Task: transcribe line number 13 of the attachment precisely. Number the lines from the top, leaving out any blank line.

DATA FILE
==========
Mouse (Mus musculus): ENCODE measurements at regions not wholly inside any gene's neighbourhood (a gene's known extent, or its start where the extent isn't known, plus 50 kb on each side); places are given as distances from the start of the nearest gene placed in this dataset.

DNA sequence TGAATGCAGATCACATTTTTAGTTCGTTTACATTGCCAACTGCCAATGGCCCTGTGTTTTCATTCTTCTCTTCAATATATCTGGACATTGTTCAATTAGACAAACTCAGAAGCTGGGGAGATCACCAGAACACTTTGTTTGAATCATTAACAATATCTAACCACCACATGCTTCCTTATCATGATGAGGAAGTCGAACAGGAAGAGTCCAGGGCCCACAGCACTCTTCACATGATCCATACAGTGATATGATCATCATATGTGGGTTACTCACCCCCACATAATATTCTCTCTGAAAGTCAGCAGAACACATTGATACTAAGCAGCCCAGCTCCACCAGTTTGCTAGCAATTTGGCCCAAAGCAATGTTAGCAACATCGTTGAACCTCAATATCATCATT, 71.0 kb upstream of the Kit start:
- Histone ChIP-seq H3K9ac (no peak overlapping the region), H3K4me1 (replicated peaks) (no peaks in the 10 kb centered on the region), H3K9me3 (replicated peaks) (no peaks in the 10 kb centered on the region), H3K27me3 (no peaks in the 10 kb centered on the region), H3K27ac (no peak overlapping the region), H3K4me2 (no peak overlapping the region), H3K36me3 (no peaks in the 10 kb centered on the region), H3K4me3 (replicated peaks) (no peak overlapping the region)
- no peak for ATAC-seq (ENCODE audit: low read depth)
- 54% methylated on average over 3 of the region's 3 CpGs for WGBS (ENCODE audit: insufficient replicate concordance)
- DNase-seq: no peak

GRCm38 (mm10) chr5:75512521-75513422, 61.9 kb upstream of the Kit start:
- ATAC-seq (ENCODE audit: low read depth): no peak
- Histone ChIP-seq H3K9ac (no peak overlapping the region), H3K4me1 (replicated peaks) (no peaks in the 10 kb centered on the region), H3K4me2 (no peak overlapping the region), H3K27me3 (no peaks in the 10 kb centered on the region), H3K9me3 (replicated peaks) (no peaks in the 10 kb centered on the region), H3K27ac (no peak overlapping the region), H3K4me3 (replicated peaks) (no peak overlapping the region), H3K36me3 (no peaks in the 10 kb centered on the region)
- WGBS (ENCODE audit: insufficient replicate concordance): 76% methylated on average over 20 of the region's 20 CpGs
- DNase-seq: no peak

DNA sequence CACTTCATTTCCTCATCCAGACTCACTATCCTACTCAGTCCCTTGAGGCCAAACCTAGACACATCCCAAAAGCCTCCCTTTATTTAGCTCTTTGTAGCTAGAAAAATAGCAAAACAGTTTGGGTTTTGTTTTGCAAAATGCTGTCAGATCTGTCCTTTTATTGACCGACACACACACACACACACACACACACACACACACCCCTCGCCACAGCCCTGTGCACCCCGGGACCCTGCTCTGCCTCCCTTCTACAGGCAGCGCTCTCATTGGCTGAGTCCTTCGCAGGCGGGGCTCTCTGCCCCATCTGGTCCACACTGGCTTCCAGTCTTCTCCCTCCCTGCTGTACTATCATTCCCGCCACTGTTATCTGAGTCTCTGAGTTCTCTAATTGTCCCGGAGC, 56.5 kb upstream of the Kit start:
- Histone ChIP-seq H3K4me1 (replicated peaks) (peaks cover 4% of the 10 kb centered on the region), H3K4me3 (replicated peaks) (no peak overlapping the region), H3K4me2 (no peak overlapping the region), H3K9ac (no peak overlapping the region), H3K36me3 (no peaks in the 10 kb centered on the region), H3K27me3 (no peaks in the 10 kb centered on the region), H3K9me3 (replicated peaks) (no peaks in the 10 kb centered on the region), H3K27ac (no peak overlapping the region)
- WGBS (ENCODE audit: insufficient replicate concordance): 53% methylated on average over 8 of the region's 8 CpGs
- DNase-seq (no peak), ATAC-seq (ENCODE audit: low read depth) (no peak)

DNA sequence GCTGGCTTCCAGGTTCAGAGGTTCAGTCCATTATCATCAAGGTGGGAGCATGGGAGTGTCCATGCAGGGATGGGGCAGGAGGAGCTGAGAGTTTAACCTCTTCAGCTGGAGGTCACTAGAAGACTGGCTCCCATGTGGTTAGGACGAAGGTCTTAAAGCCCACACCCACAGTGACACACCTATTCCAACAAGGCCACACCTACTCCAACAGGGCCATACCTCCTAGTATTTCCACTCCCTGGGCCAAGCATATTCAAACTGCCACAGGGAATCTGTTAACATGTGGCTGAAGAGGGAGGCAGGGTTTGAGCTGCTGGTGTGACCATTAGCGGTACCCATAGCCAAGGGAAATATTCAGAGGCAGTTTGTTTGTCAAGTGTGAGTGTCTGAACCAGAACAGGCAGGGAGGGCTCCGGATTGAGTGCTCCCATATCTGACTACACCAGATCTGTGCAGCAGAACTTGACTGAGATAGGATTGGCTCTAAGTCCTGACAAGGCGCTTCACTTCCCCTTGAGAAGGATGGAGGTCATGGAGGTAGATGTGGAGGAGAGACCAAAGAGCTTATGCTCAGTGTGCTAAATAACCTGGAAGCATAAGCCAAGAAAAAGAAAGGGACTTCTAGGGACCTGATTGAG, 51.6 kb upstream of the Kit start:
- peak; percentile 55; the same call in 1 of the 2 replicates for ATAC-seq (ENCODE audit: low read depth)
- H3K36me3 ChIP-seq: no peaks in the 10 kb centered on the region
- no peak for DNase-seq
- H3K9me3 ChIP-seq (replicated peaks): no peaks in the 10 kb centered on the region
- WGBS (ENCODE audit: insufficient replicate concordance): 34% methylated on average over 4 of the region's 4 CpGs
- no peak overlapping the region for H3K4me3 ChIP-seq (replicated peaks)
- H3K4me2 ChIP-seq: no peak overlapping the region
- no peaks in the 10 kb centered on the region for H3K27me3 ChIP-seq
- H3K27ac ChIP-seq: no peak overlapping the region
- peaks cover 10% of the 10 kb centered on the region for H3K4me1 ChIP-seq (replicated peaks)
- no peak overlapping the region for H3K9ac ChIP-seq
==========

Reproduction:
- Histone ChIP-seq H3K4me1 (replicated peaks) (peaks cover 4% of the 10 kb centered on the region), H3K4me3 (replicated peaks) (no peak overlapping the region), H3K4me2 (no peak overlapping the region), H3K9ac (no peak overlapping the region), H3K36me3 (no peaks in the 10 kb centered on the region), H3K27me3 (no peaks in the 10 kb centered on the region), H3K9me3 (replicated peaks) (no peaks in the 10 kb centered on the region), H3K27ac (no peak overlapping the region)